My first attempt (above on the left) didn't go so well. Yes, I realize the eyestalk is upside down, but that is really the least of my problems with that thing. For one -- and get your pens and notebooks ready; I'm about to dispense some useful advice here -- using manilla folders to make the Daleks sturdy does not work well in practice. You have to glue the patterns onto the folders in the first place, and gluing with paper in general is odious because if you want the best-looking results you have to use glue sticks. GLUE STICKS ARE TERRIBLE. Nothing ever stays stuck that was stuck by a glue stick, and the problem worsens when you consider that you'll have to cut the resultant unsticky combination. If by some miracle your pattern manages to stay stuck to the manilla folder by the time you've finished cutting out all of the parts, it'll almost certainly jump off of the manilla folder when you try to fold it. Now I'm stuck with a ton of manilla folders that I didn't really need in the first place, but you can bet that I'll be ready if I ever need to file 96 reports for some inexplicable reason. This paragraph's moral: either don't use manilla folders or don't use glue sticks -- preferably both, though I begrudgingly stuck with the latter throughout the creation process -- when making your paper Daleks.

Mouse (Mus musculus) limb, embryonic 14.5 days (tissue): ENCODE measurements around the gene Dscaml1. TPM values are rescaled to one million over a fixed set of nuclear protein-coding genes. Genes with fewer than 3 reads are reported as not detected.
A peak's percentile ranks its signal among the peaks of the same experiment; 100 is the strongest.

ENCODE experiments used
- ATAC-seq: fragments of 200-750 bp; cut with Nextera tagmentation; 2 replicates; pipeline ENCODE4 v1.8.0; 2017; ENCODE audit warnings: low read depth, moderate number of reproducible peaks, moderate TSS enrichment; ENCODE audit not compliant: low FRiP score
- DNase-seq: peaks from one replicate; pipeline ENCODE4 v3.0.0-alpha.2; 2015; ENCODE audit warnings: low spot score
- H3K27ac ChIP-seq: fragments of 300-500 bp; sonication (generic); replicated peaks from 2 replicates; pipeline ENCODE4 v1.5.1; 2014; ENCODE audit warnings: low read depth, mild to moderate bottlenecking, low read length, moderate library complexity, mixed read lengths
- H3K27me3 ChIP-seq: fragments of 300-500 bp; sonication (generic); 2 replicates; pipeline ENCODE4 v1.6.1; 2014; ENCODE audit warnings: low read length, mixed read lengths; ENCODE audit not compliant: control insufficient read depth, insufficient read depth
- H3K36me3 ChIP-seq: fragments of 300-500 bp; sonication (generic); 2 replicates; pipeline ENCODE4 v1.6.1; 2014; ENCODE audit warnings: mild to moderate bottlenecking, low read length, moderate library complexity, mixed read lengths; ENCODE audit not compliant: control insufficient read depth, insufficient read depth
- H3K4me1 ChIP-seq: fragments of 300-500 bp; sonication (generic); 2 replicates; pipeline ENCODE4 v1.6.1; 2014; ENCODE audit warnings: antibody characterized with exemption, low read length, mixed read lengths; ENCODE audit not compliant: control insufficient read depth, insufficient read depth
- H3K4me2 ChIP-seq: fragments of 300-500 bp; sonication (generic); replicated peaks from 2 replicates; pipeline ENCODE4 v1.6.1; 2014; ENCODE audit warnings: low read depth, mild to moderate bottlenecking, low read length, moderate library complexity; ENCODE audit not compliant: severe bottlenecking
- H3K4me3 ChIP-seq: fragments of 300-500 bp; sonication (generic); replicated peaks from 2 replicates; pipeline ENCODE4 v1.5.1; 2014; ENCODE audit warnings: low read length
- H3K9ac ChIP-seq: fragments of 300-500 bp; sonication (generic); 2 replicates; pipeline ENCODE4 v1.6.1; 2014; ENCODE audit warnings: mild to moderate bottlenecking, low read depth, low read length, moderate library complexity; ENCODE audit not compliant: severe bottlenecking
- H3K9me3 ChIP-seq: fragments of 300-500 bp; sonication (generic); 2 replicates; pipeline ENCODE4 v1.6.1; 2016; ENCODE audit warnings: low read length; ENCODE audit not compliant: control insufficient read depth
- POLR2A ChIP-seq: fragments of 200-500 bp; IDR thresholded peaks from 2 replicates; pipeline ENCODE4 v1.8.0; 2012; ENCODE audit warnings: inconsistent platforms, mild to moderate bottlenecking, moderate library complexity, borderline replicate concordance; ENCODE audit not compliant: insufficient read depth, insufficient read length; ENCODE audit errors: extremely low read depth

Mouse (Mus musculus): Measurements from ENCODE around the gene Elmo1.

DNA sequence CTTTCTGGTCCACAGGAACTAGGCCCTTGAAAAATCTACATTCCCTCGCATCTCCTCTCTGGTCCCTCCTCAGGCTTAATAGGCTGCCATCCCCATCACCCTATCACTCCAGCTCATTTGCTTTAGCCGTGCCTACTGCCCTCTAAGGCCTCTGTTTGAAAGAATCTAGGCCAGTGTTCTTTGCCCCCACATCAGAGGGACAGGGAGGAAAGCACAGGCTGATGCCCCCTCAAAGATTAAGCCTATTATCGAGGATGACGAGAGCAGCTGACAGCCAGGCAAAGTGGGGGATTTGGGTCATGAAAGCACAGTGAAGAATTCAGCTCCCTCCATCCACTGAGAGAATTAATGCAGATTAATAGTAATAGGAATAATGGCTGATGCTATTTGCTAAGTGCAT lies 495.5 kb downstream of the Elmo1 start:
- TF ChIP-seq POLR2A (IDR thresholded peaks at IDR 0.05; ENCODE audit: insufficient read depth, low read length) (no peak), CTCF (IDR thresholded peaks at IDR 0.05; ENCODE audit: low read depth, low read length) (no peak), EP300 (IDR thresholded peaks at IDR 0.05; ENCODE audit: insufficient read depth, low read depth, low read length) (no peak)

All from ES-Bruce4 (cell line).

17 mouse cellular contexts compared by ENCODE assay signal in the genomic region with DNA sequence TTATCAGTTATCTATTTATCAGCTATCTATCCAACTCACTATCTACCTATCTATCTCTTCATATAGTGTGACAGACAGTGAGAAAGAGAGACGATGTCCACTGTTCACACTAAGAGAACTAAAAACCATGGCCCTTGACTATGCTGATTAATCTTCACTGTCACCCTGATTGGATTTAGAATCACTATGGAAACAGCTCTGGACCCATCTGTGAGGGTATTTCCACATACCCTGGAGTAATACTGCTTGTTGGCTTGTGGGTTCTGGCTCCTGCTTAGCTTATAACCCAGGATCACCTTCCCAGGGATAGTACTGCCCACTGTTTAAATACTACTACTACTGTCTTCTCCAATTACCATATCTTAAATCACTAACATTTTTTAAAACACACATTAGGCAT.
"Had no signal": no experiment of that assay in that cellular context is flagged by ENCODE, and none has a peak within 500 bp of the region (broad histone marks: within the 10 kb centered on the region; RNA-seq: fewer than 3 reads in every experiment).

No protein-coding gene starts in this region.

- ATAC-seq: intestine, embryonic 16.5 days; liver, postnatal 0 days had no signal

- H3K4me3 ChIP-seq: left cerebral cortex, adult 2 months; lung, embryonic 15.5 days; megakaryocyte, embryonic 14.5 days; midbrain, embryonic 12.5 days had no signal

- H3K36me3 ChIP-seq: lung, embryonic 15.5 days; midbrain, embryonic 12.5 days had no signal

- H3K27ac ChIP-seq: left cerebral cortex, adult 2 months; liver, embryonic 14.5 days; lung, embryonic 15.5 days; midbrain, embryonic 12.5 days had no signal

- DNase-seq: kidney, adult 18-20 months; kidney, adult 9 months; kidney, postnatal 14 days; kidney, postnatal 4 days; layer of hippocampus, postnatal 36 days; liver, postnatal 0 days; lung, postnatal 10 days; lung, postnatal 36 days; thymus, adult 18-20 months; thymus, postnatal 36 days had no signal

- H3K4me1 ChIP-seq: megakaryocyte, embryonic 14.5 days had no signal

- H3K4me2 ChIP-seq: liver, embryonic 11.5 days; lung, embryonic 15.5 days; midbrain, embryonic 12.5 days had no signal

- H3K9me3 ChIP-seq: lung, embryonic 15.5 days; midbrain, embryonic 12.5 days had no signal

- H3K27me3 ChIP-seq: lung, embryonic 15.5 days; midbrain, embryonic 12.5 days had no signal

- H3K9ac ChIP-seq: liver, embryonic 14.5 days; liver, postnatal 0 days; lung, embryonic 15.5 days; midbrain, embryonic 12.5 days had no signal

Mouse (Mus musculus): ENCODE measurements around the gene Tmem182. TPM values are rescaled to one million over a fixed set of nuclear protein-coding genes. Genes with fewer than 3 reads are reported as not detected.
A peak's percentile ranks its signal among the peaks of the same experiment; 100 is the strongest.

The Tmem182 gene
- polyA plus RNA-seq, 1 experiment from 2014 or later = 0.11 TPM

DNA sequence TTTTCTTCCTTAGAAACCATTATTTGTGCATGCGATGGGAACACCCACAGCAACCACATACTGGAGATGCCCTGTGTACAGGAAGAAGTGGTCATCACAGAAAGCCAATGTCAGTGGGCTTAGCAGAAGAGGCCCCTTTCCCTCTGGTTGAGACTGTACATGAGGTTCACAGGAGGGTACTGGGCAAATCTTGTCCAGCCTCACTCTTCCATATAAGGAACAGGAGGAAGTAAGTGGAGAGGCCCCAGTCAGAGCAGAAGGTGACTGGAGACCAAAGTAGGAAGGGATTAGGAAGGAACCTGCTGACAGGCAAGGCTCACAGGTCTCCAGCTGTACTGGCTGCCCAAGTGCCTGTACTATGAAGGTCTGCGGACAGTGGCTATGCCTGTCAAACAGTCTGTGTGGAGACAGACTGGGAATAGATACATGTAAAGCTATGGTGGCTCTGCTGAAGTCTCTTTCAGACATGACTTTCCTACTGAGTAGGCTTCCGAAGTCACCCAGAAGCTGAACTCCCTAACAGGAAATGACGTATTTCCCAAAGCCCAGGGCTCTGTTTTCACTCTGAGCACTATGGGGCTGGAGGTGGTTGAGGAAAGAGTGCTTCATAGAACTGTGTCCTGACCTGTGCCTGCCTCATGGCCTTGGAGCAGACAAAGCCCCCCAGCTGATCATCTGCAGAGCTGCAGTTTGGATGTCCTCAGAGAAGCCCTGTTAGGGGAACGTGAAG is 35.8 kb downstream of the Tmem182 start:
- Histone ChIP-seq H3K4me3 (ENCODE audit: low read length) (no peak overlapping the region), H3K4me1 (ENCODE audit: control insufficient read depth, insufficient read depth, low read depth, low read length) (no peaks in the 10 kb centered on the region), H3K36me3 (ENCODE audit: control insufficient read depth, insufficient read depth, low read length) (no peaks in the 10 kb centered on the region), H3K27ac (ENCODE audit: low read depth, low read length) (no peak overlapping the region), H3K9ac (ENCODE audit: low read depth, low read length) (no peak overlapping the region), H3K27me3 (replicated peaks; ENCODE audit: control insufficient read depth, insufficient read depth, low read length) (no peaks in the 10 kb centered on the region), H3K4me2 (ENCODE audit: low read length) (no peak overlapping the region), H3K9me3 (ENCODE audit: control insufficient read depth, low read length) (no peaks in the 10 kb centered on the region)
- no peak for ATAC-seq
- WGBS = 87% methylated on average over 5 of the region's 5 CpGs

However, if you use photo paper, you won't really need the manilla folders, as it's fairly sturdy on its own. BUT -- and again, here comes some good advice -- whatever you do, do NOT buy your photo paper from the dollar store. Yeah, that should go without saying, but I'm saying it. The dollar store often has great things. I really like dollar store cookies, for instance, and a number of our Foodstuffs reviews have been dollar store finds. If you look hard enough, you might even find your creepy new best friend in the toy aisle. But when it comes to the photo paper, pass. If you look hard enough at the first Dalek above, you'll see that it appears to be falling apart in places. Look closer and you'll see staples. Yes, that thing is held together with staples and huge pieces of tape. Why? Because the glue wouldn't take -- and not because it was worthless glue stick glue, but because, even after multiple hours of rest, the ink on the "instant-dry" dollar store photo paper was still so wet that by the time I finished piecing this thing together my hands looked like I'd spent the last hour conducting an intensive gynecological exam on Violet Beauregarde. Yeah, I know it may look tempting -- especially given how expensive photo paper is at office supply shops -- but you must resist. Unless you're planning to never ever handle your printouts and laminate them at once, DO NOT BUY PHOTO PAPER FROM THE DOLLAR STORE.